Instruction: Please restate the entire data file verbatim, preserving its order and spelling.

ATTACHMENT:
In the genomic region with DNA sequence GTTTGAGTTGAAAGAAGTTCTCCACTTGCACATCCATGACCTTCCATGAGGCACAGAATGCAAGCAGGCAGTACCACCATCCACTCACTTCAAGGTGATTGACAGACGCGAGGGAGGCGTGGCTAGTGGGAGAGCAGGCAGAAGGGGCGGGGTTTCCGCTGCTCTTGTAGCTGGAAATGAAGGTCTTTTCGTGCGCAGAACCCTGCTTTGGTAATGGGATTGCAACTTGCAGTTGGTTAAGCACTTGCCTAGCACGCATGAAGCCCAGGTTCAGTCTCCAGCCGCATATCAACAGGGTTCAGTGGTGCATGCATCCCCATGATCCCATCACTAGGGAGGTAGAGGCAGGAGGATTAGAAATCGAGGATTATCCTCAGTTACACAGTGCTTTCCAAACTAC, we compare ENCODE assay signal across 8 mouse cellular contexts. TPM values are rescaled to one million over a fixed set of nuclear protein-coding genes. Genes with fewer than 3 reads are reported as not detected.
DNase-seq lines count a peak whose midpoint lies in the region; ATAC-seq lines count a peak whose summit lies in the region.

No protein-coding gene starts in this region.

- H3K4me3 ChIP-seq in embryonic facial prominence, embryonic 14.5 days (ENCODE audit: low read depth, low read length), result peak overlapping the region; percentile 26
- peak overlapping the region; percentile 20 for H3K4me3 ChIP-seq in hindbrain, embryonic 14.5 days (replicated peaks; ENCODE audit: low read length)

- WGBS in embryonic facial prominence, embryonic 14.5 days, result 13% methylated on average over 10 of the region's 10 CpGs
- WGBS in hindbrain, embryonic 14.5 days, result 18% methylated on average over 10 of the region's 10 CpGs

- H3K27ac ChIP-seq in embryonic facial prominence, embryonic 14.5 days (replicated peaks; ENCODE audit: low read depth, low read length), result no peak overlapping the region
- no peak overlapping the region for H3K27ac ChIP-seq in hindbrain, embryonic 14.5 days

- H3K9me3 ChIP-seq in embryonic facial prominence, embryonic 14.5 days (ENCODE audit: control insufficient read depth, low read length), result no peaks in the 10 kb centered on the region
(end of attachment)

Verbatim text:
In the genomic region with DNA sequence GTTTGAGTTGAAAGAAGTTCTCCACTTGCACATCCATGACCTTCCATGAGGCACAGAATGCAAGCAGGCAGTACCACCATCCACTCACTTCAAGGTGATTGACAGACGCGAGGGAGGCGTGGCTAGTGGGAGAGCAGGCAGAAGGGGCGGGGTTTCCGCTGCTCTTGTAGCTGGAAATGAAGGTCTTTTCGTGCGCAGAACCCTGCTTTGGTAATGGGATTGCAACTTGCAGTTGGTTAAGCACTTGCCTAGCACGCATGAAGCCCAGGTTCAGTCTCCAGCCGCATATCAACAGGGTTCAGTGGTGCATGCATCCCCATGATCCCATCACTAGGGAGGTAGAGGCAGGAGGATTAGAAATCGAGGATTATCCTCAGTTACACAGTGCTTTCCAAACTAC, we compare ENCODE assay signal across 8 mouse cellular contexts. TPM values are rescaled to one million over a fixed set of nuclear protein-coding genes. Genes with fewer than 3 reads are reported as not detected.
DNase-seq lines count a peak whose midpoint lies in the region; ATAC-seq lines count a peak whose summit lies in the region.

No protein-coding gene starts in this region.

- H3K4me3 ChIP-seq in embryonic facial prominence, embryonic 14.5 days (ENCODE audit: low read depth, low read length), result peak overlapping the region; percentile 26
- peak overlapping the region; percentile 20 for H3K4me3 ChIP-seq in hindbrain, embryonic 14.5 days (replicated peaks; ENCODE audit: low read length)

- WGBS in embryonic facial prominence, embryonic 14.5 days, result 13% methylated on average over 10 of the region's 10 CpGs
- WGBS in hindbrain, embryonic 14.5 days, result 18% methylated on average over 10 of the region's 10 CpGs

- H3K27ac ChIP-seq in embryonic facial prominence, embryonic 14.5 days (replicated peaks; ENCODE audit: low read depth, low read length), result no peak overlapping the region
- no peak overlapping the region for H3K27ac ChIP-seq in hindbrain, embryonic 14.5 days

- H3K9me3 ChIP-seq in embryonic facial prominence, embryonic 14.5 days (ENCODE audit: control insufficient read depth, low read length), result no peaks in the 10 kb centered on the region